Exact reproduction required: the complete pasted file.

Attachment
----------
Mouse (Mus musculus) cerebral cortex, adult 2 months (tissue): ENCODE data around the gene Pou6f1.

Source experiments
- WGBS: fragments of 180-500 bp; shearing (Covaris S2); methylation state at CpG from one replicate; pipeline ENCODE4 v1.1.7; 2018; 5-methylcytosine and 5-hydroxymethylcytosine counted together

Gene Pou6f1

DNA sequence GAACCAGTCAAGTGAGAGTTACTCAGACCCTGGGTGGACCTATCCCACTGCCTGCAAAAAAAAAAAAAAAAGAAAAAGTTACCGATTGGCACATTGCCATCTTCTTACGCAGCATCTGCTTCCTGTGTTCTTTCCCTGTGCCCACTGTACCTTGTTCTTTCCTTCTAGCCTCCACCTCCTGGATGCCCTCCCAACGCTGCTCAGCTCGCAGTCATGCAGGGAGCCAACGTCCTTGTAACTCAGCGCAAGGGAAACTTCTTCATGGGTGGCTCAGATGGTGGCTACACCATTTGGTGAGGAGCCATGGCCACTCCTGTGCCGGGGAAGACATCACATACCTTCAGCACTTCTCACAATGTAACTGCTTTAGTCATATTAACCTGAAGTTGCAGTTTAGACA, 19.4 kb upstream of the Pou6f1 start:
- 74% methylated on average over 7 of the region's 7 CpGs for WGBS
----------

Mouse (Mus musculus) cerebral cortex, adult 2 months (tissue): ENCODE data around the gene Pou6f1.

Source experiments
- WGBS: fragments of 180-500 bp; shearing (Covaris S2); methylation state at CpG from one replicate; pipeline ENCODE4 v1.1.7; 2018; 5-methylcytosine and 5-hydroxymethylcytosine counted together

Gene Pou6f1

DNA sequence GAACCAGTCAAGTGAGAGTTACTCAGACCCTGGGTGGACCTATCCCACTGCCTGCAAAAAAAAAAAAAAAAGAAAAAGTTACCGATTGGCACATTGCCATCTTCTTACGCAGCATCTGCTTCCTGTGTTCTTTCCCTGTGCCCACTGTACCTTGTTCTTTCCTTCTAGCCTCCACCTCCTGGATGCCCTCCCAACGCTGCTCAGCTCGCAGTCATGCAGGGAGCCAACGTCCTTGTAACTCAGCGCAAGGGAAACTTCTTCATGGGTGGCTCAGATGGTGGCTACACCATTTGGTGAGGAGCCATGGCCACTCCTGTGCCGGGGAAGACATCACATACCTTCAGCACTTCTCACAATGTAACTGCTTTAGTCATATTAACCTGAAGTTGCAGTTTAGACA, 19.4 kb upstream of the Pou6f1 start:
- 74% methylated on average over 7 of the region's 7 CpGs for WGBS